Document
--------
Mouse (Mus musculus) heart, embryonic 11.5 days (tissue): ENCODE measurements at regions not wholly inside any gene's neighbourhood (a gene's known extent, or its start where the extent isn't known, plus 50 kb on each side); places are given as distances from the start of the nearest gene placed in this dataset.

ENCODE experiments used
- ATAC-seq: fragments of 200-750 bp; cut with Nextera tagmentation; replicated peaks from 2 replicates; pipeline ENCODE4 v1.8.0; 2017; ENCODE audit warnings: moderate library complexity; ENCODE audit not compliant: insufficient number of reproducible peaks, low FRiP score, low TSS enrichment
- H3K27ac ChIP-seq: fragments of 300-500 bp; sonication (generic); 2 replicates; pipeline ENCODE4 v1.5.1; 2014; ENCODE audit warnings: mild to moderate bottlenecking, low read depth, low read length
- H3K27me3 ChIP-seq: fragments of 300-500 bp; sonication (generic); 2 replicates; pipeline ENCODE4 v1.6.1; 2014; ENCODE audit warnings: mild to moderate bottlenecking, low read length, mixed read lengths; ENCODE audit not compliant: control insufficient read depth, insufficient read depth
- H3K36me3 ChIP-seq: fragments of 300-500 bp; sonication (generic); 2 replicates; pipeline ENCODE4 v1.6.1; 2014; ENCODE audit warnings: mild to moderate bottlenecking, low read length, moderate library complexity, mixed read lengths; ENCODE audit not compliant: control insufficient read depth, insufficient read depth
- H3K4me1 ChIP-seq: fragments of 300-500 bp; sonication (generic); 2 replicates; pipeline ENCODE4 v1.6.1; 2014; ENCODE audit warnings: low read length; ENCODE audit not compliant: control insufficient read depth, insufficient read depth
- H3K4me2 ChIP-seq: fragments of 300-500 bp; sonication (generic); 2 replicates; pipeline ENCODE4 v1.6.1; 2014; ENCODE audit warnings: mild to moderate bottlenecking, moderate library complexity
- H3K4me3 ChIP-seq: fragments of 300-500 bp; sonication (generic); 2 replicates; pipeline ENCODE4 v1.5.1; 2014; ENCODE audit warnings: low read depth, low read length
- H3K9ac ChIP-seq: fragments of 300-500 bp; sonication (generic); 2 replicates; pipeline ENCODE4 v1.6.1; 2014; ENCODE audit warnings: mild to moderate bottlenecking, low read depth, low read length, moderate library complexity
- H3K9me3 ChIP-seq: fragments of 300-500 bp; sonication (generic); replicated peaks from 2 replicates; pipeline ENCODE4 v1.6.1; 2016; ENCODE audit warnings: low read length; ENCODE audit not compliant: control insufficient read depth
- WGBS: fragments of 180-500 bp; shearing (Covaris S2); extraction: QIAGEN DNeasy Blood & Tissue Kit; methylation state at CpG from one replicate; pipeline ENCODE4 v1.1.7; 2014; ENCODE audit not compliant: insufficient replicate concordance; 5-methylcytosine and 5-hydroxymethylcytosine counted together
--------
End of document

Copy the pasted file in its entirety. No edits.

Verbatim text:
Mouse (Mus musculus) heart, embryonic 11.5 days (tissue): ENCODE measurements at regions not wholly inside any gene's neighbourhood (a gene's known extent, or its start where the extent isn't known, plus 50 kb on each side); places are given as distances from the start of the nearest gene placed in this dataset.

ENCODE experiments used
- ATAC-seq: fragments of 200-750 bp; cut with Nextera tagmentation; replicated peaks from 2 replicates; pipeline ENCODE4 v1.8.0; 2017; ENCODE audit warnings: moderate library complexity; ENCODE audit not compliant: insufficient number of reproducible peaks, low FRiP score, low TSS enrichment
- H3K27ac ChIP-seq: fragments of 300-500 bp; sonication (generic); 2 replicates; pipeline ENCODE4 v1.5.1; 2014; ENCODE audit warnings: mild to moderate bottlenecking, low read depth, low read length
- H3K27me3 ChIP-seq: fragments of 300-500 bp; sonication (generic); 2 replicates; pipeline ENCODE4 v1.6.1; 2014; ENCODE audit warnings: mild to moderate bottlenecking, low read length, mixed read lengths; ENCODE audit not compliant: control insufficient read depth, insufficient read depth
- H3K36me3 ChIP-seq: fragments of 300-500 bp; sonication (generic); 2 replicates; pipeline ENCODE4 v1.6.1; 2014; ENCODE audit warnings: mild to moderate bottlenecking, low read length, moderate library complexity, mixed read lengths; ENCODE audit not compliant: control insufficient read depth, insufficient read depth
- H3K4me1 ChIP-seq: fragments of 300-500 bp; sonication (generic); 2 replicates; pipeline ENCODE4 v1.6.1; 2014; ENCODE audit warnings: low read length; ENCODE audit not compliant: control insufficient read depth, insufficient read depth
- H3K4me2 ChIP-seq: fragments of 300-500 bp; sonication (generic); 2 replicates; pipeline ENCODE4 v1.6.1; 2014; ENCODE audit warnings: mild to moderate bottlenecking, moderate library complexity
- H3K4me3 ChIP-seq: fragments of 300-500 bp; sonication (generic); 2 replicates; pipeline ENCODE4 v1.5.1; 2014; ENCODE audit warnings: low read depth, low read length
- H3K9ac ChIP-seq: fragments of 300-500 bp; sonication (generic); 2 replicates; pipeline ENCODE4 v1.6.1; 2014; ENCODE audit warnings: mild to moderate bottlenecking, low read depth, low read length, moderate library complexity
- H3K9me3 ChIP-seq: fragments of 300-500 bp; sonication (generic); replicated peaks from 2 replicates; pipeline ENCODE4 v1.6.1; 2016; ENCODE audit warnings: low read length; ENCODE audit not compliant: control insufficient read depth
- WGBS: fragments of 180-500 bp; shearing (Covaris S2); extraction: QIAGEN DNeasy Blood & Tissue Kit; methylation state at CpG from one replicate; pipeline ENCODE4 v1.1.7; 2014; ENCODE audit not compliant: insufficient replicate concordance; 5-methylcytosine and 5-hydroxymethylcytosine counted together